Amazon Launching Sponsored Products: Amazon's Own Adwords?

By Tinuiti Team

What is Amazon’s Sponsored Products Program?

Currently in beta mode, this program allows the ability for merchants to bid on keywords to have their Amazon products show up alongside search results, similar to Google’s  Adwords.

In short, how it works is, say you’re Tom’s Tennis Shop, and if you’re selling tennis rackets on Amazon’s marketplace you’re in for a bit of competition:

As of now you have little ability to leap the rankings in either getting your specific product to the top (where the Wilson Energy product currently is), nor do you have a ton of ability in getting your store to the front–at least in any quick or easy manner.

For anyone that’s never had to deal with the hassles of marketplace selling, essentially it’s a long-winded process in which Amazon will reward you for providing good service and positive feedback as your products get more popular, by increasing your product’s and store’s rankings for search terms.

But ultimately it’s a chicken/egg effect–how will your product ever gain popularity if it’s buried at the bottom to start with?

How It Works

Amazon is trying to help people like Tom’s Tennis Shop (for a fee) escalate the process by allowing them to gain quick exposure through bids. So if tennis enthusiast Tim does a search for “tennis racket”, he can find Tom’s Tennis shop in an ad that’ll take him to Tom’s shop–and in turn Tom pays Amazon a fee for the click.

This is on top of the commission he pays Amazon if Tim does make a purchase of course.

Doesn’t Amazon Already Have a CPC Program?

The difference between Amazon’s Sponsored Results and their Product Ads program is that Product Ads will take a merchant from Amazon to the merchant’s site, e.g.

What Amazon’s Sponsored Products program does is keep the merchant on Amazon, letting Tim purchase from Tom’s Shop from Amazon–so Amazon gets to keep the click money and the commission fee.

It’s somewhat similar to Google’s Adwords, where if a merchant finds it difficult to rank organically in Google’s results for competitive terms, they can purchase ad space from Google for a fee.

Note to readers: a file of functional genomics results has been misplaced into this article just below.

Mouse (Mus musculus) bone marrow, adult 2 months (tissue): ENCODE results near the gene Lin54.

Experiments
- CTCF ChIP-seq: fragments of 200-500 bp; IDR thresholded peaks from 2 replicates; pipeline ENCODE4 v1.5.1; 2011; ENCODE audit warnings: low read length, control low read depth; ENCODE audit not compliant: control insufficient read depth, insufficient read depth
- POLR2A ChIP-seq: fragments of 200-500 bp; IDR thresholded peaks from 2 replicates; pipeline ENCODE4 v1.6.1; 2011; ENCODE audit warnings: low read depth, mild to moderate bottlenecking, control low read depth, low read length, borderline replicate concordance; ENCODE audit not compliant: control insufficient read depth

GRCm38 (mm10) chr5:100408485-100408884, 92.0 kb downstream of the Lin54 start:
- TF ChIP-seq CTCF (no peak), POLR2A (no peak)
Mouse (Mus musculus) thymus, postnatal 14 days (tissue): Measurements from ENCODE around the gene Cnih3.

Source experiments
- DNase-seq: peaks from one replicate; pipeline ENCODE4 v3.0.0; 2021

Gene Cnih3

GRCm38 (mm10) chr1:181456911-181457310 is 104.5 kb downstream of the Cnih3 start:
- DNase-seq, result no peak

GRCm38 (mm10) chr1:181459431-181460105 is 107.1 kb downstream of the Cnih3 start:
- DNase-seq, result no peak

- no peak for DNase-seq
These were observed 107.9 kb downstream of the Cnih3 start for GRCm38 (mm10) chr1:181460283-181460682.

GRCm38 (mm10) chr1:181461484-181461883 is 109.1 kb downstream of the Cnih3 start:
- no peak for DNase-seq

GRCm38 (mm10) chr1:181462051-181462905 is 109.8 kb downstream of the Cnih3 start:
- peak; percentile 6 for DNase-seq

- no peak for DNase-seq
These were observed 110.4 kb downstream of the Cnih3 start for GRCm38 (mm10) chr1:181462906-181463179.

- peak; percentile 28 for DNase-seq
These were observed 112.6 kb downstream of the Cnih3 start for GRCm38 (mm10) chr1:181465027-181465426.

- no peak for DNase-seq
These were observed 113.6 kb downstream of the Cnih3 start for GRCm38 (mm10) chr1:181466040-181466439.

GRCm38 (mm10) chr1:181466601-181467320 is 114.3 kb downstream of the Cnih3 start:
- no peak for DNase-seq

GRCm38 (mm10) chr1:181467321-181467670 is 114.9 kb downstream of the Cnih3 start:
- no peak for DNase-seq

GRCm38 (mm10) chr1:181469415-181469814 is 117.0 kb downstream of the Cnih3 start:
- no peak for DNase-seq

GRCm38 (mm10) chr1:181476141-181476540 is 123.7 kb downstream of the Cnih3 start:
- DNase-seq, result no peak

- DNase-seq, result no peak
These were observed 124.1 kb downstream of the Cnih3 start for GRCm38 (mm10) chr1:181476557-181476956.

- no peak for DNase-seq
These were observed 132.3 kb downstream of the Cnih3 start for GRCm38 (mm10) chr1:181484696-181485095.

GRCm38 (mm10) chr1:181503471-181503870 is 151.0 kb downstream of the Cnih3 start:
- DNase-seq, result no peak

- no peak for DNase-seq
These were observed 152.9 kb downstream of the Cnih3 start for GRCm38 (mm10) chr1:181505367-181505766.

What Does It All Mean?

If Amazon starts to roll this out to more merchants, this could absolutely change how the largest marketplace on the planet operates.

For any merchant that either:

This program will prove to be a tremendous asset if managed correctly. It should automatically provide a boost to a marketplace campaign, similar to any website that advertises using Google’s Adwords seeing a boost in traffic.

In short, like any marketing campaign, it allows merchants to throw money at Amazon to help their store.

Furthermore, any user that’s already on Amazon and is doing a search for your product (e.g. “tennis racket”) is automatically a very motivated buyer–as opposed to a Googler who may just be looking for information–and their conversion rates should be quite high depending on the specificity of your targeted keywords.

Not only that, the increase in orders–provided the merchant provides a high level of service–should automatically boost the merchant’s credibility in Amazon’s eyes.

This then provides them with a boost in “organic” search results in Amazon–so even if a merchant operates at a loss with this program, it could help them out big time in the long run.

In the end, with more merchants coming on to the program, the free-market (place) will dictate bid prices for keywords.

Similar to how Google’s Adwords have evolved with bids ranging from pennies to $40-$50+ per click for certain terms, a properly managed Amazon Sponsored Results Campaign could absolutely be a game changer.

For full information on what it offers, check out Amazon’s website.

If you qualify Amazon will be contacting you by e-mail.

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